Sexual violence makes up some of the worst five syllables you can utter—or endure—in the English language. According to RAINN, every 2 minutes an American is sexually assaulted, 60% of assaults are never reported to the police, and perhaps most shocking of all, 97% of rapists will never see jail time. Rape is all-too-often shrouded in shame and silence; it takes organizations like SFWAR (San Francisco Women Against Rape) to foster dialogue, education, and change.
SFWAR provides free counseling, medical and legal accompaniment, as well as prevention education trainings to youth, service providers and adults throughout the City and County of San Francisco.
We caught up with Sandra Sandoval, Head of Community Initiatives, to discuss the non-profit's 40-year evolution and their 9th Annual Walk Against Rape—which goes down tomorrow! Participants will kick off the 3.5-mile walk beginning at The Women's Building at 10 AM in the Mission and wend their way to a festival at Potrero del Sol Park; there will be performances, speakers, and of course a host of delectable vendors in typical SF-style.
So how did you get initially get involved in SFWAR?
I have been doing violence prevention work in San Francisco for over 18 years—I very much believe in SFWAR’s premise that in order to end sexual assault we need to end all forms of violence. Thus my past work definitely saw a lack in adequate education on sexual violence in our communities. It is the Community Initiative’s goal through our prevention education program, to begin to train and educate as many community members, leaders, youth and families on sexual assault. I got involved with SFWAR in May of 2011 when I got hired in my current position.
Often times, women remain silent after enduring rape and sexual assault. How does SFWAR help combat women's fear to talk about it or even 'walk' about it?
Survivors also stay silent because of the victim blaming (at times) perpetuated by society, family and /or community members. SFWAR is a survivor-based organization. We believe in the survivor’s choice of what healing means to them and we support this premise by allowing survivors to make their own decisions on how this will look like for them. This approach empowers the survivor to gain back some of their personal power and control that was taken away from them because of a sexual assault.
SFWAR puts on a WALK Against Rape every year April 26, 2014. It is important for community members to come out and support because it also sends a message to survivors that they are not alone, and it changes rape culture by letting the community know that it is not and will not be tolerated by its members.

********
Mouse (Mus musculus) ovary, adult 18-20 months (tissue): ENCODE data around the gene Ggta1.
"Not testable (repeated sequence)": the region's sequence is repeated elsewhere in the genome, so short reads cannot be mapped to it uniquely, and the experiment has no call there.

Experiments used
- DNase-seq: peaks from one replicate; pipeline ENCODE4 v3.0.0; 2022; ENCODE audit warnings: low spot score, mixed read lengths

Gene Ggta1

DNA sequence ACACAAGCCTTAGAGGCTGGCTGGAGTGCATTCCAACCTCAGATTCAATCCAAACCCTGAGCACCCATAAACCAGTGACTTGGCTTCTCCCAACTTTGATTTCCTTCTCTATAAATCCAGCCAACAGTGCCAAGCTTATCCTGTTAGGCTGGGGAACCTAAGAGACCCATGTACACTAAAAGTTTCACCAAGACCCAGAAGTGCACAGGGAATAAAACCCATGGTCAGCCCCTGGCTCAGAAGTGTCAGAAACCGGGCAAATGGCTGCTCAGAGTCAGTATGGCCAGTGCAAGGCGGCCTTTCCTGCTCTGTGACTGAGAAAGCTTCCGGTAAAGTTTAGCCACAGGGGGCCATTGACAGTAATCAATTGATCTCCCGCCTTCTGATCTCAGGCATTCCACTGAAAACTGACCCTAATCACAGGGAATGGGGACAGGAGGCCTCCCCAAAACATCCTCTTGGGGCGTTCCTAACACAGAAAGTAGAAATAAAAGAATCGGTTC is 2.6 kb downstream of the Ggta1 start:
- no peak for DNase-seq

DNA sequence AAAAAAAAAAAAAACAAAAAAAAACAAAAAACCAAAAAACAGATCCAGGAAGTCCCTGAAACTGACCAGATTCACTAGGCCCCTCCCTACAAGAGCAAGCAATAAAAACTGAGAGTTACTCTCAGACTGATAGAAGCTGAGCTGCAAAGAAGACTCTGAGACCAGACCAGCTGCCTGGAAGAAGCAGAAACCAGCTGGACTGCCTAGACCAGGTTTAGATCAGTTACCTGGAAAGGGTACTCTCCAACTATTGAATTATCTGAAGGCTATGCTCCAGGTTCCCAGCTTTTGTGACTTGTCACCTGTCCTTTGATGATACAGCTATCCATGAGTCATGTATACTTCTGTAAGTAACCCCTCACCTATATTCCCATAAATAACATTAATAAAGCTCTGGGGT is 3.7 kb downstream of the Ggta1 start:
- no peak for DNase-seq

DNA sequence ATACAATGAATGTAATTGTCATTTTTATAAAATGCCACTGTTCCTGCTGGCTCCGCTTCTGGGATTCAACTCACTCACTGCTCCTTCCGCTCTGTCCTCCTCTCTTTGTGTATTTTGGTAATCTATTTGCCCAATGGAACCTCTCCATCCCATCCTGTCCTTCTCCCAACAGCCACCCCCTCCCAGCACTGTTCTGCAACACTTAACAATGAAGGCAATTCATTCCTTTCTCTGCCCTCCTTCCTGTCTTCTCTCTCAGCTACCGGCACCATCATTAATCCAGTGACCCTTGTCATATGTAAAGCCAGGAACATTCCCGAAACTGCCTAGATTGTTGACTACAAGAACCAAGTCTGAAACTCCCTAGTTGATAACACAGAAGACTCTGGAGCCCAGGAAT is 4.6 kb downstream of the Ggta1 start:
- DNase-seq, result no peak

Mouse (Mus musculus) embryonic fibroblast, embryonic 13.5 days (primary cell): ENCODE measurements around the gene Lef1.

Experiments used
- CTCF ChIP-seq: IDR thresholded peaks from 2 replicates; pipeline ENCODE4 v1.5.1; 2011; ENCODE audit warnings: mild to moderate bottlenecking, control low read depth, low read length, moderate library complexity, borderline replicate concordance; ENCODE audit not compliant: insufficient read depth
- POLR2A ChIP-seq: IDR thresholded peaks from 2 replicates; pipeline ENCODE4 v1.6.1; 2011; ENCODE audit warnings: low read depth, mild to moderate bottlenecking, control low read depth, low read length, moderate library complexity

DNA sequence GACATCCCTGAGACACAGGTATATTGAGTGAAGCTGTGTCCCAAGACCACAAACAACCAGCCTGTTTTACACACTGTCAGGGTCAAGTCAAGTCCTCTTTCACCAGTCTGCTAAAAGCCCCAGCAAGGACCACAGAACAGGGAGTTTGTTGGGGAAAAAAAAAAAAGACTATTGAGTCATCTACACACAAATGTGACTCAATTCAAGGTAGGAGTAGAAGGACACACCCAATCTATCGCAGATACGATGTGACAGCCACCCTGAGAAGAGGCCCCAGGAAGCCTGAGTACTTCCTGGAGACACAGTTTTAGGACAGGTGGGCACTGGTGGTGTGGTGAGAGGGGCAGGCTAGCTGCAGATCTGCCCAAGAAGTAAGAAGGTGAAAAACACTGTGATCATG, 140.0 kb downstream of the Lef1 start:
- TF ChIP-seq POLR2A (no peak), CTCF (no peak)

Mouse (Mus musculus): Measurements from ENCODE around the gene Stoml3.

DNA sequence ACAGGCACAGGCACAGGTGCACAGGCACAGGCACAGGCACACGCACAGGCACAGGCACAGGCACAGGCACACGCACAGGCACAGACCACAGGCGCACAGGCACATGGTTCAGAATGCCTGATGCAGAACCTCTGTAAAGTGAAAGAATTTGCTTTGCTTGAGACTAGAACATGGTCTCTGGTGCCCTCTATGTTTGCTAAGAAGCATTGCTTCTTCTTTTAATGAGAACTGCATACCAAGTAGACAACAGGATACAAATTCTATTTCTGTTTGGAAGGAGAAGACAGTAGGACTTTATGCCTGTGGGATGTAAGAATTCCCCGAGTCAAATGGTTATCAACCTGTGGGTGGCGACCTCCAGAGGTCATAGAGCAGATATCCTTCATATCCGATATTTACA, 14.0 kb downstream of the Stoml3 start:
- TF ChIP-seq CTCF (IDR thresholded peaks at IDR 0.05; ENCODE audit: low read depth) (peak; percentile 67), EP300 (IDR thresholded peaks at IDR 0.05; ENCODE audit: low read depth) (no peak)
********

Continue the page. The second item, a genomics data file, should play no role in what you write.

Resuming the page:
SFWAR was founded in 1973 in a "basement" by four women and a crisis line—you've come a long way! What are some of the most exciting things you've accomplished recently or currently have on your horizon?
SFWAR recently celebrated its 40th anniversary. SFWAR had been able to develop its anti-oppression model to bring more resources to the following communities:
-Homeless Marginally Housed Women
-Queer women of color
-Incarcerated/formerly incarcerated women
SFWAR’s started in 1973 in a basement part-time and has grown to a 24 hour crisis line ran by over 100 Certified Rape Crisis Counselors. By being able to train our Certified Rape Crisis Counselors on anti-oppression theory and practices, we are able to better serve the above communities on our hotline. SFWAR has also been able to work with Mujeres Unidas y Activias (MUA) to start the all-Spanish crisis hotline: the ALMA crisis line serving monolingual Spanish language survivors of sexual violence.
Why do you believe this Walk can make a difference in people's lives?
It is very important that the community begin to openly talk about sexual assault in our communities—this creates community accountability. When the community takes a stand against sexual assault, survivors feel safe to be in spaces where they can not only heal, but join the movement to end sexual violence.
Many in our communities are unaware of the facts:
1 in 3 young girls are sexually assaulted under 18,
1 in 6 young boys are sexually assaulted under 18
1 in 4 women are sexually assaulted over 18
1 in 11 men are sexually assaulted over 18.
Internationally, 1 in 3 women are sexually assaulted.
Consciously or not these statistics prove that almost everyone knows a survivor of sexual assault, or may become affected by it. The WALK Against Rape is one of many community examples of spaces of support that is empowering for survivors and their families. We hope you will join us on this day!